It's never a good thing when a developer must
step in and make a major change to a game because people decide to be nefarious
with the mechanics or features. This is the situation with in-game item trades in CS:GO.
Valve had to do the right thing and halt the
trading of some of these items. For context, CS:GO allows players to earn
containers that hold cosmetic items.
The said containers can be unlocked with keys
that you can either purchase in-game or from other players for real money. Of
course, the feature was meant to be capitalized on by legitimate customers,
which was the case initially.
However, newly purchased keys had to be
prevented from being marketable or tradeable, and the two concerns covered
below certainly contributed to this.
Unregulated real money gambling is quite a
concern and has even been the cause of class-action lawsuits being filed
This scandal features ProSyndicate and TmarTn,
quite popular YouTube stars. The two posted videos on their channels with
clickbait titles indicating that they got big winnings from a site known as
In fact, the two even showed footage of their
attempts to win on the site and doing so in tremendous fashion. Essentially,
CSGoLotto.com requires skins to be put up as bargaining chips. These skins
would have been earned in-game.
Based on how coveted each skin is, it's
assigned a value. Bets are then taken from a set of players, with a randomizer
picking a winner who gets the entire pot.
Keys can then be resolved with the platform’s
trading system and cashing out becomes possible through buying games as gifts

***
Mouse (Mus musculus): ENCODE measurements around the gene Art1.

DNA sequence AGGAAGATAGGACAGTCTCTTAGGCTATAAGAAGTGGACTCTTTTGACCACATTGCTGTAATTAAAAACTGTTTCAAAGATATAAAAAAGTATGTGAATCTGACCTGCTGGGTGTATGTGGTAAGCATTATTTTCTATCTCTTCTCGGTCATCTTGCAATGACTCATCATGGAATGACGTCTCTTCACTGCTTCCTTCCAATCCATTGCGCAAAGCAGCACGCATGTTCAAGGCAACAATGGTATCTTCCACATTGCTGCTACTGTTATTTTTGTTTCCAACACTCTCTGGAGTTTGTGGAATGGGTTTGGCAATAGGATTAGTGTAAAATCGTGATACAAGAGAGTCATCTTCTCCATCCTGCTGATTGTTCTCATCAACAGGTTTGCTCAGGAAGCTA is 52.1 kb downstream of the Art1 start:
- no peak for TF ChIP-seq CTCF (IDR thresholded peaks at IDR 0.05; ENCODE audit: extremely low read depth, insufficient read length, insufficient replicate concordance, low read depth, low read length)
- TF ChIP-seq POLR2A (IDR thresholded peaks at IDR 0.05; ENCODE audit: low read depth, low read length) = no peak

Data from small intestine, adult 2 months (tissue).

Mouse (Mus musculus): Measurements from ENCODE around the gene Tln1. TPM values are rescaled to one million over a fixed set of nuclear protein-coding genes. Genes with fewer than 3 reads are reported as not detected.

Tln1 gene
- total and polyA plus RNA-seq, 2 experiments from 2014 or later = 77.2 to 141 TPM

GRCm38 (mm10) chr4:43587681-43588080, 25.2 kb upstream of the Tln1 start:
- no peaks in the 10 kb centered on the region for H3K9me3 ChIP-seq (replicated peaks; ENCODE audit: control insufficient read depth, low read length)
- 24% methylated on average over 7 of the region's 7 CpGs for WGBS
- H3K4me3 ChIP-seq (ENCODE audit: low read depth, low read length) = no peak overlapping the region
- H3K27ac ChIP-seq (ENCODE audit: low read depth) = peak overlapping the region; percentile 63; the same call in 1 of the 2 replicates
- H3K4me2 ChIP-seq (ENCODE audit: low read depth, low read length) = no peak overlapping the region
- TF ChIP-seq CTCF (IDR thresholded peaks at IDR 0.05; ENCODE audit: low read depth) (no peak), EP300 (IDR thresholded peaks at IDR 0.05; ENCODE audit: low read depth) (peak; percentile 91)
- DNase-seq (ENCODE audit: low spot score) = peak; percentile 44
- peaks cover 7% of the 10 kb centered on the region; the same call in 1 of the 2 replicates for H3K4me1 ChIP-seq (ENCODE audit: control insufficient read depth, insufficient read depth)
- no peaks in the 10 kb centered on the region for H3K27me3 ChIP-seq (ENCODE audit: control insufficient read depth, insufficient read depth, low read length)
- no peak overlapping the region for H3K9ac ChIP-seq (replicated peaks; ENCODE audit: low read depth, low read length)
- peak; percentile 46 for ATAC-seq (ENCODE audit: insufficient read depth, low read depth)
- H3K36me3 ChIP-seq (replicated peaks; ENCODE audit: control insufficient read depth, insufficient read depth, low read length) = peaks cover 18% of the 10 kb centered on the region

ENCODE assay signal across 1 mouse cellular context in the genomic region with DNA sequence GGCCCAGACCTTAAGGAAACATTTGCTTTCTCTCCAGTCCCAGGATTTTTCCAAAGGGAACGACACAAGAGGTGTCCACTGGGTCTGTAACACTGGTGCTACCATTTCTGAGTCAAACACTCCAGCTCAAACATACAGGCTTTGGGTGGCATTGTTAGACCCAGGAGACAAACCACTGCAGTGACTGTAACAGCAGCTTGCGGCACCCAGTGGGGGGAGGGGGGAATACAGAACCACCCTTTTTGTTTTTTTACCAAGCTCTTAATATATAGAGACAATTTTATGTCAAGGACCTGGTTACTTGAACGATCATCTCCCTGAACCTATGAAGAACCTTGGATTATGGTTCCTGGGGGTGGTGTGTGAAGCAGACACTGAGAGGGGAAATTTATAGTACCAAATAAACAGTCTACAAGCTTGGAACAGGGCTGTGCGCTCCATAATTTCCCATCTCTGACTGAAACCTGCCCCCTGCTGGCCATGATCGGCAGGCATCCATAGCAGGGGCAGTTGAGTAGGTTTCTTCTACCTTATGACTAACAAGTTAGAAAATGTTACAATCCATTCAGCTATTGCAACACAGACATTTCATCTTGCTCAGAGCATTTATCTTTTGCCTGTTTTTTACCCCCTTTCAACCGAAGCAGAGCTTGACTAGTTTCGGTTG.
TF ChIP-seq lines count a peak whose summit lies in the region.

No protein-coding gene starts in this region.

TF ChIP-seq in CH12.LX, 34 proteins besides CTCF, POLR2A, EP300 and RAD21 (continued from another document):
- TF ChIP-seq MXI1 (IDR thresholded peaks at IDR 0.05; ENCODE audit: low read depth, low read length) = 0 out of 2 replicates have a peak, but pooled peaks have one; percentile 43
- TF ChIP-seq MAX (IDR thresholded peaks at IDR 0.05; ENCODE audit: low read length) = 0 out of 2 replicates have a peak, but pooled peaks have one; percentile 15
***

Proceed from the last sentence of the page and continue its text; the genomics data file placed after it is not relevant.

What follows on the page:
and selling the codes on multiple different platforms.
You may ask the question, what's the big deal
with two YouTubers using a gambling site? Well, HonorTheCall and H3H3
productions, two other YouTube channels, made quite an interesting discovery.
CSGoLotto.com was jointly founded by TmarTn
and ProSyndicate. Of course, this violates YouTube’s payment disclosure
requirements. This resulted in a lawsuit that initially involved Valve, but now
only includes CSGoLotto.com and other sites like it.
High Scale Money Laundering
This is arguably the more egregious of the two.
It may not seem that way because the names behind it are largely unknown, but
it heavily influenced Valve’s eventual decision to close things down.
The bulk of trading, instead of coming from
legitimate sources, was believed to be rooted in fraud. Essentially, after
commissions of credit card fraud and other financial infractions, fraudsters
need a channel to launder the money.
Digital commodities are often used to pull
this off. Of course, having a trading system as it did, CS:GO seemed to be the
The trading scandals surrounding CS:GO are
certainly cause for concern, especially when you consider accusations leveled
at Valve for encouraging gambling in a game marketing to children and even
enabling the money laundering and other less than stellar activities coming out
of the trading system. There’s a reason the game has more notable inquiries
than any other. Instead of buying items, we recommend you to dedicate time to
improving your gameplay. An efficient way to do so is hiring a trained CSGO coach who will help you
get better at any aspect of the game. Remember, skill wins you games, skins don’t